- It’s real
- It’s us
- It’s bad
- Scientists agree
- There’s hope
There’s Hope, There are Solutions
It is so easy to jump into a climate change discussion with post-apocalyptic descriptions à la Mad Max or The Road. This often turns people away. All the way from the Concerned to the Dismissive, many already see climate change as a distant issue, that it is a problem for future generations and other places. Your friends or family might say, “Yeah, yeah, yeah. So what? There’s nothing I can do.” Or “We have time.” Or they might be overwhelmed with the weight of the problem, and are unable to see their role in it. Explain that there are solutions out there, many of which are occurring right here in Wisconsin. Wisconsin and the United States can lead in the research and development of clean energy technologies that would not only be safer for the climate, but for our health and economy as well. Focus on these “co-benefits” of emission reduction and energy innovation. Energy efficiency saves money and produces fewer greenhouse gas emissions, which is a boon to public health. Emphasize that each of us can take actions to be part of the larger solution.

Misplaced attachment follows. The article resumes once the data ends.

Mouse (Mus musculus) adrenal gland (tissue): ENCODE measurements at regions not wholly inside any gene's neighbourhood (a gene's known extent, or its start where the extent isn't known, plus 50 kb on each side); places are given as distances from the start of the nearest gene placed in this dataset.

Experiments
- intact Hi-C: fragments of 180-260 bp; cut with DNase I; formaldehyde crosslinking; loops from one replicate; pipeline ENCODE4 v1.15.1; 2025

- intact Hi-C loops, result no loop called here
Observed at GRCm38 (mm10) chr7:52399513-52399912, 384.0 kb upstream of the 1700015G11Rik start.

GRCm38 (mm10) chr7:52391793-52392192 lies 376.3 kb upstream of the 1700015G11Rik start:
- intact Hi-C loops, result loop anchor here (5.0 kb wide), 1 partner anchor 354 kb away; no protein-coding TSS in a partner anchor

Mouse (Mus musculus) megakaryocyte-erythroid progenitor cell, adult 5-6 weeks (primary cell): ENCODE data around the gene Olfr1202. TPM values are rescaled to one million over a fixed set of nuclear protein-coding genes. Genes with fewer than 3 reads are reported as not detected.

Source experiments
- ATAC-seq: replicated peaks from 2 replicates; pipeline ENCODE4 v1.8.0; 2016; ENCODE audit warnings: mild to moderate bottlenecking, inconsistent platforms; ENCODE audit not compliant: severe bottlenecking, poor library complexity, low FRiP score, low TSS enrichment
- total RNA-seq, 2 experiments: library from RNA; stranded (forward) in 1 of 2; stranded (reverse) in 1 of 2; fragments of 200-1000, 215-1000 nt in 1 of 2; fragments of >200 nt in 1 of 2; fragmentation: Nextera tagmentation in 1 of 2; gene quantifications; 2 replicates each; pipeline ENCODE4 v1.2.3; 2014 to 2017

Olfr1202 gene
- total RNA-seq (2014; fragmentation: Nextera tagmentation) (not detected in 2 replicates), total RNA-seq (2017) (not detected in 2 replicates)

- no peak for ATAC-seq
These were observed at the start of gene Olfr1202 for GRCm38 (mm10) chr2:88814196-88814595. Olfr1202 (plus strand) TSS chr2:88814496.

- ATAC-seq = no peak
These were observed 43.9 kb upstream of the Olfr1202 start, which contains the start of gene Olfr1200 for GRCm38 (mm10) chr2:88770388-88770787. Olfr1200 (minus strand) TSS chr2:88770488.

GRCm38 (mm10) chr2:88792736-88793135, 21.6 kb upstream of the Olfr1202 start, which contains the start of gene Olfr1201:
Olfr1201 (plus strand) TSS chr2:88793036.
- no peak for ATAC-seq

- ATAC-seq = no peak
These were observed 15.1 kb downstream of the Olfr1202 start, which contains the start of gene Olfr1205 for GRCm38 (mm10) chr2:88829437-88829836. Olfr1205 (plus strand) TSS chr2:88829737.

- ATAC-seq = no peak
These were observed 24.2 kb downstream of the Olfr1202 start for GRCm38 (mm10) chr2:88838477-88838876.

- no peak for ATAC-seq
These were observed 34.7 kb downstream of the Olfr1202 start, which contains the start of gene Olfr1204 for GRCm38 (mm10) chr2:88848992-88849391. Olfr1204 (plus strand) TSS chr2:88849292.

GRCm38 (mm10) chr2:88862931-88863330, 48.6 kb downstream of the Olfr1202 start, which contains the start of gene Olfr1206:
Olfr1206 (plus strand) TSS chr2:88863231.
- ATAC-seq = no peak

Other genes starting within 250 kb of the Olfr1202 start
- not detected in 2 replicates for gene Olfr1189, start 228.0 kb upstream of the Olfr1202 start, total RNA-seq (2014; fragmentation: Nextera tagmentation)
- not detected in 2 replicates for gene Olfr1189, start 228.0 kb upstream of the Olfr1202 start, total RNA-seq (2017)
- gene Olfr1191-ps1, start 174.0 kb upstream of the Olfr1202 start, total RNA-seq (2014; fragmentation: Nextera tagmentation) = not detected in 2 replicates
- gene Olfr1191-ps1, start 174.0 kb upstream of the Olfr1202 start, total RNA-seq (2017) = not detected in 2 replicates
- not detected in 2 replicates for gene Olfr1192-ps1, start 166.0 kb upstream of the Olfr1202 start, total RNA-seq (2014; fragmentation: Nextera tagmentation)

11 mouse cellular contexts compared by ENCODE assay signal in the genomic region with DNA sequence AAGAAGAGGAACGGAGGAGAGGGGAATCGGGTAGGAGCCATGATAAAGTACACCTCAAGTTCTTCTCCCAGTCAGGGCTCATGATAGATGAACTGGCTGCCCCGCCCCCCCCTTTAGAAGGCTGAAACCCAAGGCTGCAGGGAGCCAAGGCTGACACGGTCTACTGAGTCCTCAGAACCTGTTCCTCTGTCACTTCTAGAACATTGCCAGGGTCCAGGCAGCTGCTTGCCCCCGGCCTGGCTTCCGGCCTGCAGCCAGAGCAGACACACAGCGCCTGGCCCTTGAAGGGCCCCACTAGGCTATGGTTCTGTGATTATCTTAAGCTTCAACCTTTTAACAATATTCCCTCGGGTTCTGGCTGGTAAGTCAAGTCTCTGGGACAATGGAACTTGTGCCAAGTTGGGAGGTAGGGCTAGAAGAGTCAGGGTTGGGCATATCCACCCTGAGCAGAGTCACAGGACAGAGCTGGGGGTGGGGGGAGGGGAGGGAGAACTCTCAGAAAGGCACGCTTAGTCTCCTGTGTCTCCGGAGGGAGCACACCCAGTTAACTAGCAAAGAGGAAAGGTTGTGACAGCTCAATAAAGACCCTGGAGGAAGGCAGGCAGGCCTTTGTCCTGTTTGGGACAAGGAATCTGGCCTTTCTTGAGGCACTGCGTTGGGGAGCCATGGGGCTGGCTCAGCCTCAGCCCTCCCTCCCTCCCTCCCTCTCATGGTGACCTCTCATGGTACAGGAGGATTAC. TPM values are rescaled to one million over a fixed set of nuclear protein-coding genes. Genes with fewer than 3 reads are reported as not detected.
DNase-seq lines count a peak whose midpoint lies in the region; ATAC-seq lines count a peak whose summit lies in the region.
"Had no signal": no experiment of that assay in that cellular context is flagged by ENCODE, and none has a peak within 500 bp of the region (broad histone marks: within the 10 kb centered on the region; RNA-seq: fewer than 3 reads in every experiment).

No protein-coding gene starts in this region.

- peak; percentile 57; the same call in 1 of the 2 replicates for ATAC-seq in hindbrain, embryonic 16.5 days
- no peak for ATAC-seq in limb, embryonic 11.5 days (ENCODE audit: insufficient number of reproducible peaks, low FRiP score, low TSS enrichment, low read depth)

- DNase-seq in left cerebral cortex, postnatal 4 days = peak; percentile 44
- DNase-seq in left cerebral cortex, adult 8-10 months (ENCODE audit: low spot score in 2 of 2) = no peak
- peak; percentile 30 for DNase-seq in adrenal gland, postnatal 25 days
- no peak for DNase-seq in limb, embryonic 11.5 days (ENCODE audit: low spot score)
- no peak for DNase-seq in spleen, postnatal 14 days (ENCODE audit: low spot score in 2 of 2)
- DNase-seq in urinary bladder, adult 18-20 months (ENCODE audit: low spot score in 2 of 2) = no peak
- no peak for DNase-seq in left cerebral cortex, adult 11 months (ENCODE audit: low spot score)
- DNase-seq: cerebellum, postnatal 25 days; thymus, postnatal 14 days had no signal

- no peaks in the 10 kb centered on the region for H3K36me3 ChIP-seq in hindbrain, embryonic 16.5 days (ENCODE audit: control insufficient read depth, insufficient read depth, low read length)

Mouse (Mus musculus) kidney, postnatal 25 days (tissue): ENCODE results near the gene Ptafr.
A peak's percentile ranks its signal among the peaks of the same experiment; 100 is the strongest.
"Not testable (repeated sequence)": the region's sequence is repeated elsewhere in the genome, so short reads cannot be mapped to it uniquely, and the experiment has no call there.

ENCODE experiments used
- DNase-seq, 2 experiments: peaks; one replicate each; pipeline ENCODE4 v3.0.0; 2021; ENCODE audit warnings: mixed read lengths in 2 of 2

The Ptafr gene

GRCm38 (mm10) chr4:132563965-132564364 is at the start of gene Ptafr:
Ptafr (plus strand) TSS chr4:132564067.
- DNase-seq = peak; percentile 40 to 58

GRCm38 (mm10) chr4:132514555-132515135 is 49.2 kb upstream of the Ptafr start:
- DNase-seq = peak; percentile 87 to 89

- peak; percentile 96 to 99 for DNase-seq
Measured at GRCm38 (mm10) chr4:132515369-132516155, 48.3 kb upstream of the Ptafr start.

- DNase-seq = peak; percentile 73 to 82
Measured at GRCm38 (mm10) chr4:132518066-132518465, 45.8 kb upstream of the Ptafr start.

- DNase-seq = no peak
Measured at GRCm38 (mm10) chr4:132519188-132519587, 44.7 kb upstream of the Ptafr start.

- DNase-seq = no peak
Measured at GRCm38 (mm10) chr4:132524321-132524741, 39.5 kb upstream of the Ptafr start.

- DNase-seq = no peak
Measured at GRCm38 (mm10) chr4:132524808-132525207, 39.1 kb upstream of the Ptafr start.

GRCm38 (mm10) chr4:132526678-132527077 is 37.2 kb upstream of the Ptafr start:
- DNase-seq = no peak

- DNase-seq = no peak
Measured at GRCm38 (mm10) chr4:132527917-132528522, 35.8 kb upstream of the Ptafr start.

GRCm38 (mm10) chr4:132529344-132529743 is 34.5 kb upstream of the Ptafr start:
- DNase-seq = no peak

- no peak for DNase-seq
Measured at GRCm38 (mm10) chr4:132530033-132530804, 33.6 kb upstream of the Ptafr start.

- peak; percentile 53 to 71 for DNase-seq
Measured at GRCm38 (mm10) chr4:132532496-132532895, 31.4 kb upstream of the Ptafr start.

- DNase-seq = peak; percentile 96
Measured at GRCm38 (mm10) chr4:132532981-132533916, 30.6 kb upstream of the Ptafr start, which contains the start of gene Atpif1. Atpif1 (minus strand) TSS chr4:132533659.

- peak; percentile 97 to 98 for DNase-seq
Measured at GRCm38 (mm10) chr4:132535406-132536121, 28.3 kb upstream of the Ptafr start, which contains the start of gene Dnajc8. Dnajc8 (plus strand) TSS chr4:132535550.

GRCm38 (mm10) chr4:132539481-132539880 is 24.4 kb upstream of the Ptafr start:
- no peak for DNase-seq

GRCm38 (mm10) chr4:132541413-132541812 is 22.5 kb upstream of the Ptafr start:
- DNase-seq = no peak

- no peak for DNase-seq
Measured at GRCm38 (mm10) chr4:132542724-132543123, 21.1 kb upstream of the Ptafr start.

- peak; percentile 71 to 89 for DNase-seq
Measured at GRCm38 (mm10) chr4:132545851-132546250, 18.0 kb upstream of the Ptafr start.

It’s Real, It’s Us, Scientists Agree
9 out of 10 Americans (specifically 88%) do not know that there is scientific consensus that climate change is A) happening, B) due to a dramatic increase in greenhouse gas emissions, and C) human-caused. It’s likely that some of them are around your dining room table. All you can do is assert the facts: 2014 was the warmest year on record globally, coming on the tail-end of the warmest decade on record. Since 1880, the average global temperature has risen by 1.4 degrees Fahrenheit. This will continue into the double digits if society does not curb its greenhouse gas emissions. There is consensus among scientists that this rise in temperatures is due to an increase in carbon dioxide and other greenhouse gases in the atmosphere—and that this increase is due to a variety of human activity (including burning fossil fuels, deforestation, etc.). 97% of scientists agree on these points, and agree that this phenomenon will have a lasting negative impact on our health, culture, and environment.
It’s Bad, It Affects Everyone
Climate Change is Affecting the Economy, Culture, and Health of Wisconsin